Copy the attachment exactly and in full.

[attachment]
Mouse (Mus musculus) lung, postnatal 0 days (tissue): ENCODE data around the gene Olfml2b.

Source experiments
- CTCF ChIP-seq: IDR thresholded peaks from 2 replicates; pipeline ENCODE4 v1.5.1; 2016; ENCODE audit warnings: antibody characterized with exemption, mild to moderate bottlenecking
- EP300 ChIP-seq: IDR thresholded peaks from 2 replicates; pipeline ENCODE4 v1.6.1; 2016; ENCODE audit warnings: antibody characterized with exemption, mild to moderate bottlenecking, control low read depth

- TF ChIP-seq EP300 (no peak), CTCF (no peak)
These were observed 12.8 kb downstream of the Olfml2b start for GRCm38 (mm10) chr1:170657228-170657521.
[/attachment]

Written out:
Mouse (Mus musculus) lung, postnatal 0 days (tissue): ENCODE data around the gene Olfml2b.

Source experiments
- CTCF ChIP-seq: IDR thresholded peaks from 2 replicates; pipeline ENCODE4 v1.5.1; 2016; ENCODE audit warnings: antibody characterized with exemption, mild to moderate bottlenecking
- EP300 ChIP-seq: IDR thresholded peaks from 2 replicates; pipeline ENCODE4 v1.6.1; 2016; ENCODE audit warnings: antibody characterized with exemption, mild to moderate bottlenecking, control low read depth

- TF ChIP-seq EP300 (no peak), CTCF (no peak)
These were observed 12.8 kb downstream of the Olfml2b start for GRCm38 (mm10) chr1:170657228-170657521.